Sorting trash from treasure: a checklist for complying with spam laws – Lexology

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The Australian Communications and Media Authority (ACMA) recently imposed Australia’s largest ever penalty of AU$3.6m on a business for sending spam. This is a stark reminder to businesses to refresh their understanding of the laws surrounding commercial electronic messages.
The regulatory landscape: the net tightens
Over the past 18 months, ACMA has strengthened its “no tolerance” approach to noncompliance with spam laws. In addition to penalties, this can include enforceable undertakings for businesses to review their policies and implement training and education programs for staff.
ACMA has flagged spam compliance as a continuing priority for 2024. Major organisations investigated recently include food delivery service DoorDash.
What is spam?
Following the introduction of the spam laws in 2003, most organisations will have well embedded processes for their marketing materials. However, “spam” is to be distinguished from “scam”, and it may not be front of mind when terms like phishing, hacking and ransomware are currently more prevalent.
The spam laws regulate the use of “commercial electronic messages”. As you would imagine, this is a message such as an email or an SMS/text.
An electronic message is “commercial” if it offers goods or services for sale or promotes or advertises a business opportunity or investment.
Spam doesn’t need to be sent in bulk – a single message can constitute spam under the legislation.
What are the requirements?
Each commercial electronic message must:
By “functional”, the information given and email address should be current for at least 30 days from the date the message was sent.
Consent is key
To avoid creating spam – you must have the recipient’s consent. Consent may be express or inferred.
From an individual’s perspective, to avoid spam, they should be careful of ticking boxes or entering competitions where personal information is collected, to avoid giving express consent inadvertently.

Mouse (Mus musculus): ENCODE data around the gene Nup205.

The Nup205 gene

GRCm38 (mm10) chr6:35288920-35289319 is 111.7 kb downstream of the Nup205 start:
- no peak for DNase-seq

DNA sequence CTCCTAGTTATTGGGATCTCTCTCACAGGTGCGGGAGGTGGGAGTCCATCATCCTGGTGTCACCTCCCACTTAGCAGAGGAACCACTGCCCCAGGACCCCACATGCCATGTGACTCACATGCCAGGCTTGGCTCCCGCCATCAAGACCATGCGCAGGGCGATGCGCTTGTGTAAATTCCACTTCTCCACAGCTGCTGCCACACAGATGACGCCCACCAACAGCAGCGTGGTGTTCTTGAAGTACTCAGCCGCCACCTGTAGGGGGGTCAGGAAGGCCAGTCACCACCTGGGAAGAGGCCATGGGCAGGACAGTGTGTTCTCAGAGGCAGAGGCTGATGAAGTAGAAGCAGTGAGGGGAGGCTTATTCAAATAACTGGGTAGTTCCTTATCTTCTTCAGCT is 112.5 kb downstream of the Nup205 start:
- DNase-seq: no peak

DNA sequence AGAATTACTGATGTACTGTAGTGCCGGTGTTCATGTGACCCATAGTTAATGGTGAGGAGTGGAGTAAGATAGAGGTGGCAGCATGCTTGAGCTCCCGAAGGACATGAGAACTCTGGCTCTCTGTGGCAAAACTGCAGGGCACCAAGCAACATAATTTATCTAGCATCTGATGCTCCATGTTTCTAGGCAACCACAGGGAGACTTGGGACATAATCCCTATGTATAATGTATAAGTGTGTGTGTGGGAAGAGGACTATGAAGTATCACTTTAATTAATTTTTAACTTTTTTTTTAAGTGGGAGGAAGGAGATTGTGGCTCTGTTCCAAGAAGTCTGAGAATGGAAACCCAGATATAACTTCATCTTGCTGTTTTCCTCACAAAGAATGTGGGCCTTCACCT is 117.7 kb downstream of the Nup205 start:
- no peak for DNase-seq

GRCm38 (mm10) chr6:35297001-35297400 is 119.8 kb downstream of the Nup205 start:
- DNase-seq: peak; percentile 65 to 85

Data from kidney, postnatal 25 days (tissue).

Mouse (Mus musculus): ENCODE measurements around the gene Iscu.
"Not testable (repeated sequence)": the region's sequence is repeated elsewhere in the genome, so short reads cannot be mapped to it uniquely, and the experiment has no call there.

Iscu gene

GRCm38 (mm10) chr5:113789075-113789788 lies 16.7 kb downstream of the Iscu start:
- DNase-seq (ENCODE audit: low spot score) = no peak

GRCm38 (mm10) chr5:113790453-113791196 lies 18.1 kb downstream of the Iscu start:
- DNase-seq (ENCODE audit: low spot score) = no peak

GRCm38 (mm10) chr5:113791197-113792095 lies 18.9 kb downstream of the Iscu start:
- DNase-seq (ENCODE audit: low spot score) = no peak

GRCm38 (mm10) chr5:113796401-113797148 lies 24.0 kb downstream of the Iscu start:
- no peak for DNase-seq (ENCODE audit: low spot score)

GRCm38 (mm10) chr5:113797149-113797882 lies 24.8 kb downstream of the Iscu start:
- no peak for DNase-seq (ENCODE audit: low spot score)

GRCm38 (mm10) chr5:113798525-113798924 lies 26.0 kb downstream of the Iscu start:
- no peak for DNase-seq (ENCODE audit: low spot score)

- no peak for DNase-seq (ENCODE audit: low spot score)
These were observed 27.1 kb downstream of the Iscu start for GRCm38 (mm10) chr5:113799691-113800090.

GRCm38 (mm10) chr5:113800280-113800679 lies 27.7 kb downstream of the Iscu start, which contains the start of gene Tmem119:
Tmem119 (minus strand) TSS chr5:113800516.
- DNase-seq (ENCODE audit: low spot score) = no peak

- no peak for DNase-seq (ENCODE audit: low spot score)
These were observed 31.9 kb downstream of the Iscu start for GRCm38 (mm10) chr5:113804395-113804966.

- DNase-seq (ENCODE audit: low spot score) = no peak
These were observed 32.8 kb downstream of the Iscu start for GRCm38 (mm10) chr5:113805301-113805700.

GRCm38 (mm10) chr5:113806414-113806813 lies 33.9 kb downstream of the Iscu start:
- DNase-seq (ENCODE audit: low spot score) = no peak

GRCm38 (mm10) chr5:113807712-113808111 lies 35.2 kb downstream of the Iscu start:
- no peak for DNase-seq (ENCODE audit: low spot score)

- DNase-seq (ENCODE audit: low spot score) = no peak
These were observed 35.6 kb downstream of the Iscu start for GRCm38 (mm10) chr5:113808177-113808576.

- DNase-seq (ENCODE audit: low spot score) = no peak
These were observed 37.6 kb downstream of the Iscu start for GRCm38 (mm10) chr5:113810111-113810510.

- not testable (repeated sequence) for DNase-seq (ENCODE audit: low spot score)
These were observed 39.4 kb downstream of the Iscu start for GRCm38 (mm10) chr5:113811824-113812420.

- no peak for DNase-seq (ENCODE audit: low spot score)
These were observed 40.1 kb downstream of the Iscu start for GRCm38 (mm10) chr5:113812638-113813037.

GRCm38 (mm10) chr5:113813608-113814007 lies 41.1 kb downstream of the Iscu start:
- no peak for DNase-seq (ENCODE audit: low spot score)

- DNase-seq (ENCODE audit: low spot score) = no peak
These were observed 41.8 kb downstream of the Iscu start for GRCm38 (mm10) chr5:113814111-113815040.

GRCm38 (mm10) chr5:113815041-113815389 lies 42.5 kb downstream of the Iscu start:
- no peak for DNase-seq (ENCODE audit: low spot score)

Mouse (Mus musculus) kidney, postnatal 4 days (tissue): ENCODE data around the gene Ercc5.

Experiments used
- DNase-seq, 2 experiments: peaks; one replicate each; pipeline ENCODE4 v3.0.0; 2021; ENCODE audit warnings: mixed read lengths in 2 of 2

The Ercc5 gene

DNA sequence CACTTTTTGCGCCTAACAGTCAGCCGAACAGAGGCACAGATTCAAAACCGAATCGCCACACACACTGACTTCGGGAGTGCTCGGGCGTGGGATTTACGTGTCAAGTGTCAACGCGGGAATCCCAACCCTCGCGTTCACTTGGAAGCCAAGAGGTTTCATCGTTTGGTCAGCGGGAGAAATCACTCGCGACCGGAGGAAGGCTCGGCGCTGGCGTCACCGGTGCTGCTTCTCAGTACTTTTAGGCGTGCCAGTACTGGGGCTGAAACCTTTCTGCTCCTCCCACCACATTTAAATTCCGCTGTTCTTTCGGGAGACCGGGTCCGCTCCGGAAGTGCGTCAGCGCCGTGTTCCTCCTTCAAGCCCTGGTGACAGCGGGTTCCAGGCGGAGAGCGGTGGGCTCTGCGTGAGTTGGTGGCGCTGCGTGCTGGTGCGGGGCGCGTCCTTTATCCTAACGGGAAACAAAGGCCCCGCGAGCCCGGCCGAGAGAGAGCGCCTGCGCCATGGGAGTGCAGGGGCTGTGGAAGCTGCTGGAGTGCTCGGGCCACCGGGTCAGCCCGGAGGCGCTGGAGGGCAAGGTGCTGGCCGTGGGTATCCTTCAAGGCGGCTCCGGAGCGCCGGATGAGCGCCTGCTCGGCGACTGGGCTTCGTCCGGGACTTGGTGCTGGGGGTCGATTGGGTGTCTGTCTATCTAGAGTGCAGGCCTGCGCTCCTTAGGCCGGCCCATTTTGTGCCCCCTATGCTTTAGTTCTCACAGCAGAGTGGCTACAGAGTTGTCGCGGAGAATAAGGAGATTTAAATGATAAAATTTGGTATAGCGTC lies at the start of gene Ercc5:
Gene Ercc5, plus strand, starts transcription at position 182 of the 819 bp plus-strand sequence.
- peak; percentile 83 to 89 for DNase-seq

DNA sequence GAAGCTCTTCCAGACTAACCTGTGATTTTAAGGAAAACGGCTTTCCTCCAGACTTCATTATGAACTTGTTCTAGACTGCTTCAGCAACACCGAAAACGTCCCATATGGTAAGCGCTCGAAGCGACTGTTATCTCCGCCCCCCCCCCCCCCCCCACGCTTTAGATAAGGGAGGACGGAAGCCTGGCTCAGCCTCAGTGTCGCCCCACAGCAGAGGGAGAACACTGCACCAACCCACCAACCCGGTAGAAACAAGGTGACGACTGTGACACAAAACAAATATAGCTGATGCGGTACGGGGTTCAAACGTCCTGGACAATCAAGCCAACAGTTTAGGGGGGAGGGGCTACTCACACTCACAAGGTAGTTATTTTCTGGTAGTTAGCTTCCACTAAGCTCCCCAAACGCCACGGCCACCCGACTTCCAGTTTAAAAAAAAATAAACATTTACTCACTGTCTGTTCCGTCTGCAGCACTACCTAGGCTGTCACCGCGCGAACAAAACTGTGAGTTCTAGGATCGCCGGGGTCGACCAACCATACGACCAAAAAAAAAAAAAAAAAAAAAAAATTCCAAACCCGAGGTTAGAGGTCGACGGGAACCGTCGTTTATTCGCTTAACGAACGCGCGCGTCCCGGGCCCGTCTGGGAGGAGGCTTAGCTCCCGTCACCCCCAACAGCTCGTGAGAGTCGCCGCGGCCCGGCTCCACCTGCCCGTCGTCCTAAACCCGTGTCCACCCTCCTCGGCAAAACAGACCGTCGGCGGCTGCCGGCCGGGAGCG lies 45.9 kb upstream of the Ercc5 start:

Getting your message across
Marketing increasingly relies on commercial electronic messages to reach target customer groups. The spam laws were introduced to prevent a high frequency of unsolicited messages disturbing people and potentially causing other important messages to be lost in the barrage.
In addition to potential penalties and enforceable undertakings, businesses should also consider the commercial, financial and reputational risks associated with sending spam messages.
Most importantly, a sender wants a message to be received and read – not relegated to the “spam” or junk folder of an inbox and, above all, not deleted having been left unread!
What is not spam?
Messages (even if they are unwanted or just plain annoying!) are not spam if they aren’t commercial in nature – such as appointment or payment reminders, or notifications of a service or product fault – messages which are factual in nature and which identify the sender.
There are also certain limited exemptions for government bodies, political parties, educational institutions and charitable organisations.
Is it spam?
Between 2018 and 2019, a major supermarket sent marketing emails to consumers after they had unsubscribed from previous mailouts
Spam. By previously unsubscribing, Customers had not consented to receive further emails. By sending further emails, the supermarket had not honoured requests from customers to be unsubscribed.
In 2019, a political figure sent unsolicited text messages to an unknown number of voters
Not spam. Even though many were left wondering how their number had been obtained, registered political parties are exempt from requirements to obtain consent.
Every day, millions of Australians receive calls, emails and text messages impersonating a company or government agency (eg “you have an overdue toll fee”) or using other tactics to target personal or financial information
Not spam. These are more likely to be scams (or phishing attempts.
Are you complying with your responsibilities?
Do you have consent?
Unsolicited marketing emails or messages must not be sent to an individual without prior consent (express or inferred).
This means you should not:
Best practice is to require express opt-in consent.
Have you identified yourself or your organisation?
If your organisation authorises the sending of the email or message, your organisation must be clearly identified in the email (including contact information).
Is it easy to unsubscribe or opt out?
Every mail-out must contain a straight-forward and opt-out or unsubscribe function ie a “One Click” approach. Customers must not be required to provide more personal information, to log in or to create an account simply to unsubscribe.
The unsubscribe link in a message must remain active for at least 30 days after the message has been sent.
Unsubscribe requests must be honoured within 5 days of receipt.
Is your message exempt from consent and unsubscribe requirements?
Certain commercial messages are exempt from consent and unsubscribe requirements depending on the sender and the nature of the content for example, payment reminders (see above).
Have you considered other related laws, regulations and rules?
There are various other laws that must be considered such as the Privacy Act and the Do Not Call Register Act.
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